Gentlemen Don't Eat Poets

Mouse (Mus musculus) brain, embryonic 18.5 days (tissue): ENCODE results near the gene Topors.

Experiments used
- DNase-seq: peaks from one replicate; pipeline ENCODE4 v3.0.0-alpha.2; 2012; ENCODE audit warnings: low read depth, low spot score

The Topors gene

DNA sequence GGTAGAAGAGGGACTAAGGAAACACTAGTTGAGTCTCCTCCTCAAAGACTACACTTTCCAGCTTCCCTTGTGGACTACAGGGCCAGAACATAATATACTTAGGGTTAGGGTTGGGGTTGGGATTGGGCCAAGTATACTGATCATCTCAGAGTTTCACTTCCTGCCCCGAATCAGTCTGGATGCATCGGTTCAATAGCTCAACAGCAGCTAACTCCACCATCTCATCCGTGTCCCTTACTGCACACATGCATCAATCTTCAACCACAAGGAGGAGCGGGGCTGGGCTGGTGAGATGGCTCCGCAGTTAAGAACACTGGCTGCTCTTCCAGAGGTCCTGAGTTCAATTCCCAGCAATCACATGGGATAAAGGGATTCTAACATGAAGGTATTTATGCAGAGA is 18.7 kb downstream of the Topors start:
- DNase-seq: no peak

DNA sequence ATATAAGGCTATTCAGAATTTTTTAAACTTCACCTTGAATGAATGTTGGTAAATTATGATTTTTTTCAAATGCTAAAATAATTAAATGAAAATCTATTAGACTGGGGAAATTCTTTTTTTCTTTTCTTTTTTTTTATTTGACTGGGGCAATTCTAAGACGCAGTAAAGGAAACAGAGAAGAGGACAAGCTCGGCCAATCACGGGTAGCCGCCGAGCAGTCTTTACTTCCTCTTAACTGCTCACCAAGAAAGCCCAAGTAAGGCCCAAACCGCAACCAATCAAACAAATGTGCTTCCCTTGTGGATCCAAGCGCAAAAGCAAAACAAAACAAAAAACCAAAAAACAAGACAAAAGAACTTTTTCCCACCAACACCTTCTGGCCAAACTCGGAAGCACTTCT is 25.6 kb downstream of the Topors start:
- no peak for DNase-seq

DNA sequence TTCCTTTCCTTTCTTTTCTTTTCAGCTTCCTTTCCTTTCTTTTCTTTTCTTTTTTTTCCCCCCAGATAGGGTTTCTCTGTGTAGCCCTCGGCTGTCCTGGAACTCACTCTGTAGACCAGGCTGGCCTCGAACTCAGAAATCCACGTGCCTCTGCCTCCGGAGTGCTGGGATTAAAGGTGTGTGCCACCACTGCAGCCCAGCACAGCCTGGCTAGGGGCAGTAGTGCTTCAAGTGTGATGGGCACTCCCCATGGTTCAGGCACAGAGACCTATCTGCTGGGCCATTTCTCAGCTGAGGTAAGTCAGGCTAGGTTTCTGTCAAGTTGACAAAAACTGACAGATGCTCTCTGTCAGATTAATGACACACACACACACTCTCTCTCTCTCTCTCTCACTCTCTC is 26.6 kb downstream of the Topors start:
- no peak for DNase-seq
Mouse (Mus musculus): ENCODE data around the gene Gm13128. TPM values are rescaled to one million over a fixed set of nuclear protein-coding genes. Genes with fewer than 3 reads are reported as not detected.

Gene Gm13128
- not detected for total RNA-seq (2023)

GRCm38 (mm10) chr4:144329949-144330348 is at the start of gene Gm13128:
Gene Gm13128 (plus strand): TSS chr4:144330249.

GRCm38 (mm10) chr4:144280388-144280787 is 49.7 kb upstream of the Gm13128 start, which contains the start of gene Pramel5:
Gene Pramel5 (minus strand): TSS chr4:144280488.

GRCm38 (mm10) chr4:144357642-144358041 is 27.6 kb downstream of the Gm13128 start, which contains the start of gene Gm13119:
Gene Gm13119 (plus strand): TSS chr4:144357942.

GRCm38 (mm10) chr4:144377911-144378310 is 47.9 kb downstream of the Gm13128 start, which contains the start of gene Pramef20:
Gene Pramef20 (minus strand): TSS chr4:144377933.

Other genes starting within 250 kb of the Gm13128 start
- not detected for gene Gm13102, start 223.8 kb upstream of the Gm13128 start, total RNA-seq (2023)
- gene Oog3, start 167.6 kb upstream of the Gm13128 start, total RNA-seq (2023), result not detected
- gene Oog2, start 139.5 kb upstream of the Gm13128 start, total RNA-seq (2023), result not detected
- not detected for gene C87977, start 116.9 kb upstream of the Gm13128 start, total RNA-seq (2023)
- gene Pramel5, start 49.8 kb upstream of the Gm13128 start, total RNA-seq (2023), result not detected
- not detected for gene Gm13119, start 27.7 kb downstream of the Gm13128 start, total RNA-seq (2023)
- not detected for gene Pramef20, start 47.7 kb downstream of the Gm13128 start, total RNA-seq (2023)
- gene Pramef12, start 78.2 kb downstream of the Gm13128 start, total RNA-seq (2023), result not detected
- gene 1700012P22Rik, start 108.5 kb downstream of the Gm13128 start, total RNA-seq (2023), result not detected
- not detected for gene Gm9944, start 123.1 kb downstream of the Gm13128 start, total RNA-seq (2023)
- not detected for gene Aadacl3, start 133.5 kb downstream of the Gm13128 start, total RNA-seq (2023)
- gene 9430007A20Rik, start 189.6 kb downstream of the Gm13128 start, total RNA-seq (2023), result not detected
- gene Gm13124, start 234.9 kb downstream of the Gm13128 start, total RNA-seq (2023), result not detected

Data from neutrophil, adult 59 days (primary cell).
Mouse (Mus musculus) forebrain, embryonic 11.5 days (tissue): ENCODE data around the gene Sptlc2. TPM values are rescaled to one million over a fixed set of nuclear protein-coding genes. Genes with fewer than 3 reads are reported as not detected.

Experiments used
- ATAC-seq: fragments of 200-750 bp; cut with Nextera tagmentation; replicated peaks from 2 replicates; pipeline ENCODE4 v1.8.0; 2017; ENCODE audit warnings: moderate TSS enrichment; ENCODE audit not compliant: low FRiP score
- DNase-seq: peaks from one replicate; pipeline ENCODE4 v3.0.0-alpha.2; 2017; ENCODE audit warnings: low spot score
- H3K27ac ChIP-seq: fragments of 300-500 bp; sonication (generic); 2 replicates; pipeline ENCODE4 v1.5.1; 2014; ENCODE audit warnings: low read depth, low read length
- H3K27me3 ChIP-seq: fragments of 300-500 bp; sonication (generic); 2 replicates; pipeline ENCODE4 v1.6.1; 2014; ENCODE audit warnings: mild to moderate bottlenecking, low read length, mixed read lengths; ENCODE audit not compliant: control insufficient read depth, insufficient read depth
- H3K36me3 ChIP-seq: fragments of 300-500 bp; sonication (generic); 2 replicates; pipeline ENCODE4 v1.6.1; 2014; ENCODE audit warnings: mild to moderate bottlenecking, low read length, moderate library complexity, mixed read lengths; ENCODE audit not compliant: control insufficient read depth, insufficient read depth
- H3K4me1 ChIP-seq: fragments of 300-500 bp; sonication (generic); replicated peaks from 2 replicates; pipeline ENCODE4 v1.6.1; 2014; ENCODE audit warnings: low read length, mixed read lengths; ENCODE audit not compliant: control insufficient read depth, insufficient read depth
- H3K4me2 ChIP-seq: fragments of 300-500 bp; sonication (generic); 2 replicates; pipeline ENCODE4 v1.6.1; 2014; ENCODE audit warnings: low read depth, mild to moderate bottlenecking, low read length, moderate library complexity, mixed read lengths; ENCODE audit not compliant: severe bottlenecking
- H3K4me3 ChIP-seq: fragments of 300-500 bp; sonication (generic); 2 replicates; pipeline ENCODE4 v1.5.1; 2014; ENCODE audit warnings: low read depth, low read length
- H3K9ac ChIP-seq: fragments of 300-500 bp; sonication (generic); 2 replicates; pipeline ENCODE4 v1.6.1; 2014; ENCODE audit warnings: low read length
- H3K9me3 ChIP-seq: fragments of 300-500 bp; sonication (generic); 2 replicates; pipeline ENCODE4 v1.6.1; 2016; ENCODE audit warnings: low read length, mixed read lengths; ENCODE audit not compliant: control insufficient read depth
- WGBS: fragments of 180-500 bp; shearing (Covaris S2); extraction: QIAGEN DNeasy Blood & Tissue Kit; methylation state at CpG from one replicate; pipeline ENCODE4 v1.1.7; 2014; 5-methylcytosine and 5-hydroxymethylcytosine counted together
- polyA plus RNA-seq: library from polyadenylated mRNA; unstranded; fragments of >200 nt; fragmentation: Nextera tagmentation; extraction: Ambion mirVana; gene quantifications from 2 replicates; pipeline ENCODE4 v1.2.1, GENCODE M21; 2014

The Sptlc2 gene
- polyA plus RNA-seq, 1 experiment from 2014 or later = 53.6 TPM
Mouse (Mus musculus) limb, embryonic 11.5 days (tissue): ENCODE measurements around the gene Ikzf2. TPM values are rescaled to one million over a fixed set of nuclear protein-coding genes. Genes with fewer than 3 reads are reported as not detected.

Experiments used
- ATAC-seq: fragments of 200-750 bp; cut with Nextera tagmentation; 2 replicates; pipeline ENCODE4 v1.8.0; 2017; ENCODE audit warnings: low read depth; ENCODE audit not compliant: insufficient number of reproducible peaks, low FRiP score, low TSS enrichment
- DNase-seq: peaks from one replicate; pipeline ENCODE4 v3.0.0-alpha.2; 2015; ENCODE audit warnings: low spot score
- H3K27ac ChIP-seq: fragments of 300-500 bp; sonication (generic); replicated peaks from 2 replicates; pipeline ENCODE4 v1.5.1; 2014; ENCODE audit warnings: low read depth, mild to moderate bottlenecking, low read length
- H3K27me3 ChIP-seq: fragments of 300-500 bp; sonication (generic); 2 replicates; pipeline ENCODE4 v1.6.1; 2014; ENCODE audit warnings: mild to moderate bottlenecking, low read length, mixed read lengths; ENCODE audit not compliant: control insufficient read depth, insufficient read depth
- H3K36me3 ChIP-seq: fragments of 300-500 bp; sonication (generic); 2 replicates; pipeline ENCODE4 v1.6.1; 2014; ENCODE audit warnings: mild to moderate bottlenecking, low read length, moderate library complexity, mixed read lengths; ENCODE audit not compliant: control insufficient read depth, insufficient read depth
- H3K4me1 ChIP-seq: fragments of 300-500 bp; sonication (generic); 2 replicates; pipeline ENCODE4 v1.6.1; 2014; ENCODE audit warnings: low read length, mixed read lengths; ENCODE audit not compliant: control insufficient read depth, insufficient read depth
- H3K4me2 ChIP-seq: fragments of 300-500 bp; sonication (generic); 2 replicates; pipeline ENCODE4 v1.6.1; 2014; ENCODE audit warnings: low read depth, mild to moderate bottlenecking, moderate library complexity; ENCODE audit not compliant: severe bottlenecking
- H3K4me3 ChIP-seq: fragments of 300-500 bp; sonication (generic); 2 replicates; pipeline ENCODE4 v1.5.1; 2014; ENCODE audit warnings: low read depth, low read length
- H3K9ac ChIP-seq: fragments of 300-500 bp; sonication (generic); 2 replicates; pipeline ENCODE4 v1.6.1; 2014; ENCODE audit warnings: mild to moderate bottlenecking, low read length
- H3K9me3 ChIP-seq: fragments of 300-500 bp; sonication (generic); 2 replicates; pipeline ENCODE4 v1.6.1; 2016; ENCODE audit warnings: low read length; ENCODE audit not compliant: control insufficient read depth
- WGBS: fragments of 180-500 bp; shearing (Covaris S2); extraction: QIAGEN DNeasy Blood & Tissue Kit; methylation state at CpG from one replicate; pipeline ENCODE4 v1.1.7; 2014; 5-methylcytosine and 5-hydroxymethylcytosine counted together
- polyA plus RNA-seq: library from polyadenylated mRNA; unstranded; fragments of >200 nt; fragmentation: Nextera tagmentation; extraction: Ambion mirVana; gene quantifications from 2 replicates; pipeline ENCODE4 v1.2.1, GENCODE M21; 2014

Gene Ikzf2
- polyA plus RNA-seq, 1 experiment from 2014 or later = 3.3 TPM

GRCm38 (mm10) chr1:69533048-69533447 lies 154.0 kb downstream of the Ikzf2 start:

Sting, one of the few rock stars who actually knows how to act, is all cocked eyebrows and incubus grins as Fledge, a demonic butler who arrives at an English country estate and proceeds to take over the household from within. For half an hour or so, it’s fun to see him lurk in the corners while Alan Bates, overacting joyously, sputters and fulminates as the batty, aristocratic Sir Hugo. The moment that Sir Hugo’s daughter’s fiance mysteriously disappears, though, so, in a wink, does the picture’s entertainment value. It becomes a scrappy whodunit that gives us little reason to care about the ”who” or the ”it.” The meaninglessly naughty title tells you that someone was trying for a black-comic subversion of the Masterpiece Theatre school. But Gentlemen Don’t Eat Poets is too cardboard to be sexy, funny, or truly perverse. It’s Angels & Insects without enough bugs.